I think I'm ready to write about something other than politics today. It's Saturday, and I'm still basking in the euphoria of Obama's victory on Tuesday. Let's let things rest for a couple of days.
This actually happened last weekend when the weather was nicer than it is today, and DH was out mowing the lawn and I was indoors on the computer:
The phone rang as I sat at the computer, feverishly looking at every blog and polling website trying to piece together a feeling of certainty about the upcoming election.
"Hello?" I said impatiently.
It was DH, calling on his cell phone from the back yard. He said, "Come look at this caterpillar."
Most people would have said "What? Don't bother me about some stupid caterpillar when I'm busy trying to figure out who's going to win the election!" (Well, that's what you might expect ME to say, anyway, based on my usual reaction to interruptions from DH during a blogging session).
Instead, I said, "OK!" and hung up the phone, running down the stairs.
This is because I had suddenly become nine years old. When I was that age, we had just moved to upstate New York to a more rural area, and I had become fascinated with all of the wildlife in the area, which consisted of many more types of birds than I was familiar with, strange creatures in the back yard (groundhogs), and yes, caterpillars.
There was not a caterpillar that didn't fascinate me. I'd find them on bushes, trees, and shrubs, let them crawl onto my fingers, and I'd bring them home, along with a good supply of leaves, and put them in a jar with airholes in the cover. I'd watch as they spun their cocoons, and then wait while a miracle took place inside their little homespun houses. Then one day, a butterfly (or moth in some cases) would emerge, and I'd bring the open jar outside and let it go free to start the cycle all over again.
Naturally I had a Peterson Guide to Insects, similar to my bird guidebook, to identify the creatures I was finding.
We had a lot of milkweed in our back yard so I was always looking for the Monarch Butterfly larva, which is a colorful striped caterpillar that loves to chow down on milkweed. I did find one once. Another time I found two caterpillars that turned out to be Mourning Cloak Butterflies once they hatched.
Hearing the words, "Come look at this caterpillar" made me immediately start wondering what kind of caterpillar it was. The first one that came to mind was the Wooly Bear, since they are relatively common in this area.
Sure enough, when I found DH, halted in mid-mow so as not to cut up the caterpillar, there crawling obliviously in front of the mower was a nice Wooly Bear with the distinctive three colored bands - black at either end and a rusty brown in the middle.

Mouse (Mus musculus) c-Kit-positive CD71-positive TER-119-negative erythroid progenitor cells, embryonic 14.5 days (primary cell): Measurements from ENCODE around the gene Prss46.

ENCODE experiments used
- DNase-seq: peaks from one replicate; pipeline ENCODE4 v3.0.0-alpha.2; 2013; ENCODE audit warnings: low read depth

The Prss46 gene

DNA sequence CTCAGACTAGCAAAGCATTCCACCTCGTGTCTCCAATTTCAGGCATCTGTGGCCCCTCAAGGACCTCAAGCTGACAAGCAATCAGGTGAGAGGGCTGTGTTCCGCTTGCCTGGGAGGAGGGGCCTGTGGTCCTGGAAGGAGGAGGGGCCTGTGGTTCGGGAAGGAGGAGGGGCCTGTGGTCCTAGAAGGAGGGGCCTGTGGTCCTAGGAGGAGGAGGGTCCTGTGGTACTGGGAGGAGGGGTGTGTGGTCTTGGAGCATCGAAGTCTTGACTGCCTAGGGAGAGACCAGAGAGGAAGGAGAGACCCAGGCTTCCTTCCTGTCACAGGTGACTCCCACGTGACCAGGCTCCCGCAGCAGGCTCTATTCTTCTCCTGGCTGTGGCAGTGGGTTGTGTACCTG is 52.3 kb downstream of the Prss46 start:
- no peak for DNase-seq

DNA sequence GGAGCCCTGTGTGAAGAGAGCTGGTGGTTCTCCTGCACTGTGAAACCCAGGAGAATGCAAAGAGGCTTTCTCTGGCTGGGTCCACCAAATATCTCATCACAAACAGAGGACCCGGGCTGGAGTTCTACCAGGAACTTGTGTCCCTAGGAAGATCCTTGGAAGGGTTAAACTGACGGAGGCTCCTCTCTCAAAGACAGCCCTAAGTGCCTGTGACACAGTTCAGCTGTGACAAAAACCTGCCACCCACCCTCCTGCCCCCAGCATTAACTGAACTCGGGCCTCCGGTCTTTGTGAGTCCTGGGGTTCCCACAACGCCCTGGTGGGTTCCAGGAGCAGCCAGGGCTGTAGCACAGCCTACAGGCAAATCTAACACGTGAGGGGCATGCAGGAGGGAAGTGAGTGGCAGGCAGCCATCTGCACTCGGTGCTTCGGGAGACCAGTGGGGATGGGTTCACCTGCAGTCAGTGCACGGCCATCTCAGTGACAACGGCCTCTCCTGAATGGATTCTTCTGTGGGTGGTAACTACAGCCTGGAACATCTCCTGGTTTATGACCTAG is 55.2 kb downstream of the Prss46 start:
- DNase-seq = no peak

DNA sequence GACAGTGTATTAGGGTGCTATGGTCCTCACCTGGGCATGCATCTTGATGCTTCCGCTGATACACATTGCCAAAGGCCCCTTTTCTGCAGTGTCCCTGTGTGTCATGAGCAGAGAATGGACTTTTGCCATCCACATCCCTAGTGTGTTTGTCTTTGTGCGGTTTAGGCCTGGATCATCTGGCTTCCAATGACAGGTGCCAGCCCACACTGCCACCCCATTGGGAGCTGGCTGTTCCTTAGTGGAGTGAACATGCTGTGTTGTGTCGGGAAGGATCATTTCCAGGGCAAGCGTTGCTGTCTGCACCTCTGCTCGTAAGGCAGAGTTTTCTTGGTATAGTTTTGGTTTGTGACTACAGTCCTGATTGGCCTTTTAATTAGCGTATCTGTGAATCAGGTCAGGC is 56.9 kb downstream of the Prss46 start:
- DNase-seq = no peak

I put my finger in front of him and he obligingly crawled onto it. Then I picked him up and took him over to the garden at the side of the yard, and tried to get him off my finger. He finally fell into the weeds and grass (luckily we don't weed our garden much!) and rolled tightly into a little ball of fuzz, as Wooly Bears are wont to do when feeling nervous.
Wooly Bears are known for supposedly predicting the severity of the upcoming winter weather. This one had a fairly even distribution of color, with the middle brown band taking up about a third of his length. This probably means a relatively average winter as I found pictures of Wooly Bears with much wider brown bands.
According to the Old Farmer's Almanac, a long-term study was done at Bear Mountain, New York, to determine if there is any truth in this old wive's tale, and apparently there is a certain amount of accuracy to it, although it certainly wasn't very scientific:
"Between 1948 and 1956, Dr. Curran's average brown-segment counts ranged from 5.3 to 5.6 out of the 13-segment total, meaning that the brown band took up more than a third of the woolly bear's body. As those relatively high numbers suggested, the corresponding winters were milder than average. But Curran was under no scientific illusion: He knew that his data samples were small. Although the experiments popularized and, to some people, legitimized folklore, they were simply an excuse for having fun. Curran, his wife, and their group of friends, who called themselves The Original Society of the Friends of the Woolly Bear, escaped New York each fall for the glorious foliage and the meals at the posh Bear Mountain Inn."
In 1988, the annual Wooly Bear collection was resurrected at Bear Mountain, conducted by the nature museum at Bear Mountain State Park. According to the Almanac,
"This fall, museum director Jack Focht will gather a dozen or so caterpillars, as he has done since 1988, and spread them out on the kitchen table of his "folklore consultant," Clarence Conkling. The two men will count the brown segments, average them, and declare another forecast from Woolly Bear Mountain. 'We're about 80 percent accurate,' he says."
Eighty percent? Pretty good for an old wive's tale!
(Actually, according to Mike Peters at the University of Massachusetts, it is more likely that the width of the bands is reflective of the previous season's weather rather than the upcoming winter's severity. But that's no fun.)
The Almanac is apparently a bit out of date, because the Times Record-Herald up in New York State says that Mr. Focht retired in the 90s and the counts stopped for awhile.
However, the Hudson Highlands Nature Preserve has apparently continued the tradition of collecting the caterpillars as a children's event. The prediction for this winter? Mild!
We'll take it!
(Photo courtesy of Cold Spring School.)